run when tested with cold water, try again with lukewarm water. The same rule
applies. If any patch bleeds, you'll know to wash the quilt only in cold water.
In general, it is best to wash your handmade quilt either in cold or lukewarm
Hand Washing Your Quilt
If your handmade quilt is colorfast, you can wash it gently by hand in a mild
detergent. Be sure to pick a detergent that is free of dyes and fragrances. Use
cold or lukewarm water, whatever your colorfast test indicated. Fill a large
tub, your bathtub, or your washing machine with water with the right
temperature. Adding one-half of a cup of vinegar to the water can brighten the
colors. Gently move your quilt around in the water making sure the entire quilt
gets wet. Drain the water from the tub and fill it again with fresh water.
Gently swish your quilt around and continue draining and filling with fresh
water until the quilt and water are soap free. You'll know the quilt is
adequately rinsed when the water is clear (rather than cloudy) and free of soap
Machine Washing Your Quilt
Use caution if you decide to run your quilt through a washing machine cycle.
The agitation of the machine can cause older, more fragile quilts to fall apart.
Even new quilts with light stitching can unravel. Use a mild soap that is dye
and fragrance free. Fill the washing machine with cold or lukewarm water, as
determined by a colorfast test. Add vinegar if desired. Pick the shortest,
gentlest cycle your machine has.
After you've washed your quilt, whether by hand or machine, it needs to dry
properly. Handmade quilts should be dried laying flat. Pulling directly on a wet
quilt can break seams and cause damage. If you've hand washed the quilt, use
your washing machine to spin the quilt dry. If you've hand washed the quilt in a
separate tub, use a sheet as a sling to gently lift the wet quilt from the tub
of water. Allow excess water to drain. Place the quilt on towels, spread it out,
cover it with more towels, and gently press water out of the quilt. Using the
sheet sling, move the quilt to a new bed of towels, cover it with a clean dry
sheet, and allow it to dry. Or if possible, place it on a large drying rack in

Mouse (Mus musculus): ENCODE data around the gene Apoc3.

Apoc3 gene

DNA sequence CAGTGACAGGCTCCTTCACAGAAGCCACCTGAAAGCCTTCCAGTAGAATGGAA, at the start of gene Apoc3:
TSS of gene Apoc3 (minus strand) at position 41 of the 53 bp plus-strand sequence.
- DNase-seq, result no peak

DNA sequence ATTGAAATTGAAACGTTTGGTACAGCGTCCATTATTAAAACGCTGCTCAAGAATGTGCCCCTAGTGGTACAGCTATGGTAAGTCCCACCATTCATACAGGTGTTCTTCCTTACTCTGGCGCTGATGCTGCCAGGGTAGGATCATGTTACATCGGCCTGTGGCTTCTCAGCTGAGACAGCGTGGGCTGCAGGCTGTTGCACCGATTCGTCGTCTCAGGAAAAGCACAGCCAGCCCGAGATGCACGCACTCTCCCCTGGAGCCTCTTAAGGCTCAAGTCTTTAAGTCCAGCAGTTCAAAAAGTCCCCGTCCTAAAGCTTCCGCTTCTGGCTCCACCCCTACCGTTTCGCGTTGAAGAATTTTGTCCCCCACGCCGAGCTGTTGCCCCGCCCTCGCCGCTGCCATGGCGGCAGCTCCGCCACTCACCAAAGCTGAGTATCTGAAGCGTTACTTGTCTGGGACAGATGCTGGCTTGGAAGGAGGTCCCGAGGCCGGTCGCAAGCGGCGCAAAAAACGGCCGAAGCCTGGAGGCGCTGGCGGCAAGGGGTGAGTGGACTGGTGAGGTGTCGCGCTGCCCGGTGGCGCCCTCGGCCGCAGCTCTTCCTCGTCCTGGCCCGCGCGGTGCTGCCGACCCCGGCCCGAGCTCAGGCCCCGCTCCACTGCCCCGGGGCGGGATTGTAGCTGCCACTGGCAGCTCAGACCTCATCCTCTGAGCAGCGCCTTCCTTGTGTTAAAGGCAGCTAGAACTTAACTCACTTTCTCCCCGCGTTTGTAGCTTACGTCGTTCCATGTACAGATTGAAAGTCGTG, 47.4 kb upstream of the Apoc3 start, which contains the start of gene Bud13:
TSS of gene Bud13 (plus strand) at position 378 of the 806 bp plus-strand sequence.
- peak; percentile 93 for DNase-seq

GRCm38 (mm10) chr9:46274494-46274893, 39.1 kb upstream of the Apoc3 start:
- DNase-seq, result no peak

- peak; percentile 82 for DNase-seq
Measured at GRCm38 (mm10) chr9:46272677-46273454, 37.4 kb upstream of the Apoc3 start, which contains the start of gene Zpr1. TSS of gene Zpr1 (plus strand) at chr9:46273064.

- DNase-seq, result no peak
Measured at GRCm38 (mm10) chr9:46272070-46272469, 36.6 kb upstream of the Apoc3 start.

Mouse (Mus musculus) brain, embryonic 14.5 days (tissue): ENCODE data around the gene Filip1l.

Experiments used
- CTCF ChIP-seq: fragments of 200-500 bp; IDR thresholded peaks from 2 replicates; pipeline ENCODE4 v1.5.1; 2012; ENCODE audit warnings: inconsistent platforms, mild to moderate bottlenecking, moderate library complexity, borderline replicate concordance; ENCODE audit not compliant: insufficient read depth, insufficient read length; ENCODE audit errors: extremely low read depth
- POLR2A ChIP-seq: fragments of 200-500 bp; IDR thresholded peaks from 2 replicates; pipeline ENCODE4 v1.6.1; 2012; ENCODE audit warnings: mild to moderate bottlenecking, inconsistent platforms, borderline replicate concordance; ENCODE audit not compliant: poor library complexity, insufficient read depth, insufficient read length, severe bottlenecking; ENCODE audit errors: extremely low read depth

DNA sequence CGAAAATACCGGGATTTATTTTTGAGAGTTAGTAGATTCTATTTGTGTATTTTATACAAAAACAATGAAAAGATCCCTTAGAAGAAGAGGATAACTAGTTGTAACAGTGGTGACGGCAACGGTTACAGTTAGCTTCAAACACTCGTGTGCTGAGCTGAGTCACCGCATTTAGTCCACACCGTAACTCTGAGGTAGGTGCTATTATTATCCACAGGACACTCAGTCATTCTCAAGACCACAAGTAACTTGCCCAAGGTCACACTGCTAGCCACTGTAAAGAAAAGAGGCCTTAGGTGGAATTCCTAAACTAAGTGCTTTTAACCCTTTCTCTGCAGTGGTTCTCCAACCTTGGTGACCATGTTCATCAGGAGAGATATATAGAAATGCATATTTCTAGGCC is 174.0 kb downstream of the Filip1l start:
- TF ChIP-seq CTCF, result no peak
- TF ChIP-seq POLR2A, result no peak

an area with good ventilation. You can place a fan in the room with it, as well.
You can also dry your quilt outside on the ground, but first, put down some
towels or a sheet to keep the quilt from touching the grass. Cover the quilt
with a light sheet that will prevent sun damage, but allow the quilt to breathe.
After your quilt is clean, you need to consider storage options. If your
quilt is not used daily, it should be stored in a cotton or muslin bag or an
acid-free box made specifically for quilt storage. The best storage locations
are dry, dark areas of your home. Attics and basements are not a good idea
because heat and humidity can ruin your quilt. It is best to lay your quilt flat
for storage. If you must fold your quilt, use acid-free tissue paper as padding.
This can help prevent creases in the fabric. Tubes are available for quilt
storage as well. You simply wrap the tube in acid-free tissue paper, then wrap
your quilt around the tube, and store it in a cotton or muslin bag. If you are
storing your quilt in a wooden dresser or other furniture, use caution and
separate the quilt from the wood. Oils in wood can interact with the fabric,
leaving permanent spots. Occasionally you should bring your quilts out of
storage and air them out. This will be a good time to check for mildew and bug
invasions, and give you a chance to refold the quilt so that creases don't form
in the fabric. If you have an extra bed available in your home, you can also
place your quilts on the bed for storage. Simply lay them flat and cover with a
Handmade quilts are items to treasure. Some are used as everyday blankets on
beds and washed often. Others are only for show and are displayed as artwork on
racks or bed tops. Whatever function your handmade quilt serves, caring for and
cleaning it properly will allow you to enjoy it for years to come.